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On 7 and 8 February, European heads of state and government reached a deal on the European Union’s Multiannual Financial Framework (MFF), the EU budget for the years 2014-2020. For the first time in EU history, the budget foresees a decrease compared to the previous period (2007-2013). The ceiling for ‘commitments’ was set at EUR 960 billion, corresponding to 1% of the gross national income (compared to 1.12% in 2007-2013). Actual expenditure was fixed at EUR 908 billion, i.e. 0.95% of GNI (1.06% in 2007-2013). The difference between both amounts is a peculiarity of EU budget law.
The deal was a compromise between mostly net paying member states, such as the UK and Germany, and others who would have preferred higher ceilings. It still needs approval of the European Parliament (EP). In a first statement, EP President Martin Schulz threatened that the Parliament would reject the deal. He called it “the most backward-looking financial framework in the history of the EU”, missing sufficient future-oriented investments, for example in research and education. He also pointed out that the MFF proposal lacked realism, because the gap between actual expenditure and spending commitments was far too big. If the Parliament rejects the MFF on 13 and 14 March, there will still be a few weeks to work out a compromise between the Council and the EP. Should such attempts fail, then the 2013 ceilings of the 2013 budget would apply (with a 2% inflation compensation), and funds would be made available in a cumbersome month-by-month procedure.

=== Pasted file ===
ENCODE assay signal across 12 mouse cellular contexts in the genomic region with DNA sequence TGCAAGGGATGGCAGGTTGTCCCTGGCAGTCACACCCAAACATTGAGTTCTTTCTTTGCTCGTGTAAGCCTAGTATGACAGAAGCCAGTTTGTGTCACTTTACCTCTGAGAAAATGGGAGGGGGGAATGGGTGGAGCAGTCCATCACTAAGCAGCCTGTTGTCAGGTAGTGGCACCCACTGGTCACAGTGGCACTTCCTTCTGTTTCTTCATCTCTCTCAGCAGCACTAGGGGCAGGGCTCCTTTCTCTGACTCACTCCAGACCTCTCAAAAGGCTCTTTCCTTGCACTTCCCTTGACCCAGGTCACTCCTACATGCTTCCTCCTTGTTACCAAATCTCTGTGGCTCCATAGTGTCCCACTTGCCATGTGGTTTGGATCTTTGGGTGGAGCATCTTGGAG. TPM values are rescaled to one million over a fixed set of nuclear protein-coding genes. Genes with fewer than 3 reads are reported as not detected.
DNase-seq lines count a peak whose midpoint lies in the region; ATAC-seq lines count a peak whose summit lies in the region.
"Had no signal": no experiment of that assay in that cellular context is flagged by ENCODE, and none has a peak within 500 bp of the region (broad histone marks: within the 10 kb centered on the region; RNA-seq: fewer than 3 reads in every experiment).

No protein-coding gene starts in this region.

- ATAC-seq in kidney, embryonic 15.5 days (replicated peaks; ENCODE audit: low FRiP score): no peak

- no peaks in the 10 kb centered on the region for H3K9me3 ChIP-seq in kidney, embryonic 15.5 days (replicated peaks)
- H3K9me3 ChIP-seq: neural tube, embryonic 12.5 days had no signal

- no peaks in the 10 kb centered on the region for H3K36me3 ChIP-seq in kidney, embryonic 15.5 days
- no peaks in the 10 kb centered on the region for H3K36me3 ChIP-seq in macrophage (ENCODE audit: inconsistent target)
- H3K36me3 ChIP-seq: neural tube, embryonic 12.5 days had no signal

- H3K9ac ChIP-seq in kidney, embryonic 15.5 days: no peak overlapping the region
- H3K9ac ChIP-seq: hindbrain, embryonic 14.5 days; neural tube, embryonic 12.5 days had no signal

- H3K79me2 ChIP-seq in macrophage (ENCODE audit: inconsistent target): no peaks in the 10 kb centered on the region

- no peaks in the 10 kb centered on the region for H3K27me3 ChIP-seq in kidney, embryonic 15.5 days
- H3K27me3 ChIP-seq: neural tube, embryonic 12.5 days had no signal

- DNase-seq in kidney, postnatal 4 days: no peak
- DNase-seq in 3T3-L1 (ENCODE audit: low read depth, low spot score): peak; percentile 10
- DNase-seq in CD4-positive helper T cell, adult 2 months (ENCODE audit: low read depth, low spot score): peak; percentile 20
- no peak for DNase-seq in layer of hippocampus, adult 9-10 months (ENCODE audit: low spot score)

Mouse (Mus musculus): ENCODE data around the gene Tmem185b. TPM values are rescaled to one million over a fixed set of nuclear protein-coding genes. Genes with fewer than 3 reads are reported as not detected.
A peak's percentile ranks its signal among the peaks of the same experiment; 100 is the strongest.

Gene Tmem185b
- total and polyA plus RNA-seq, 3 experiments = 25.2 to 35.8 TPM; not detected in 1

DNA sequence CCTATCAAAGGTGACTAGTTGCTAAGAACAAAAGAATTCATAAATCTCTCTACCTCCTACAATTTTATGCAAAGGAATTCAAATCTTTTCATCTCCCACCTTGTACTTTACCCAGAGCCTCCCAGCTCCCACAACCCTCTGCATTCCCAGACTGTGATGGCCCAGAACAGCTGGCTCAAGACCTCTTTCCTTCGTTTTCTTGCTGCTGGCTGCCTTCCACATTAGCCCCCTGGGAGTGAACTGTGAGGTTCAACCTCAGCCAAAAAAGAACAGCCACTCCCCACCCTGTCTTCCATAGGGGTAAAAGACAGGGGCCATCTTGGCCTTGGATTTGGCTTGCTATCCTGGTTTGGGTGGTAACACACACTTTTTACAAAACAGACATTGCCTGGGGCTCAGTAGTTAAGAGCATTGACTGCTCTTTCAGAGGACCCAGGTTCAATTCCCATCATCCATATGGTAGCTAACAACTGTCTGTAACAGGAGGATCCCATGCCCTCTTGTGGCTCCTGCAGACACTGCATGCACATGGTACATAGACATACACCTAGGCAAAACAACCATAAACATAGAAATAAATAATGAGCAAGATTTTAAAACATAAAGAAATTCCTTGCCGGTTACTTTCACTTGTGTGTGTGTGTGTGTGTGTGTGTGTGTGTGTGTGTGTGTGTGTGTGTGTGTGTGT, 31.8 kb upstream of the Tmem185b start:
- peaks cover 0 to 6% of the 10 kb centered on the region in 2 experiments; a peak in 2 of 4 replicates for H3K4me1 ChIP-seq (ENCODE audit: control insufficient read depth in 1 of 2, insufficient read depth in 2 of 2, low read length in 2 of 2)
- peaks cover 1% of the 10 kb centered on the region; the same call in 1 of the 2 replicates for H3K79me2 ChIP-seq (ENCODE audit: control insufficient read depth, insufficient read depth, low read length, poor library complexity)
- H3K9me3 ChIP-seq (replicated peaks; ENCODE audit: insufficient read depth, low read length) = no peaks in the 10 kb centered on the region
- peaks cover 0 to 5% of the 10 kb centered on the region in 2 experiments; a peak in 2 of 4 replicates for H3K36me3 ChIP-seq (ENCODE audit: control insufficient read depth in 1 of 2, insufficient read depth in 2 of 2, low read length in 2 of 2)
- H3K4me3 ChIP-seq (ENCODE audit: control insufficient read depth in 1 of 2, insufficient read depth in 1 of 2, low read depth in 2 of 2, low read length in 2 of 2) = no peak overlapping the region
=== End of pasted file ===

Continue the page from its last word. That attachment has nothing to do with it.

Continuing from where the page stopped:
What would this mean for the Erasmus for All and Horizon 2020 programmes? Erasmus for All would get a 7-year budget of EUR 11.8 billion, about 3.4 billion less than the EU Commission had initially requested. Horizon 2020 would get a 7-year envelope of some EUR 71 billion, 10 billion short of the Commission’s proposal. In both cases, and unlike most other parts of the budget, this would represent a net increase compared to the MFF 2007-2013. But these figures are most certainly going to change.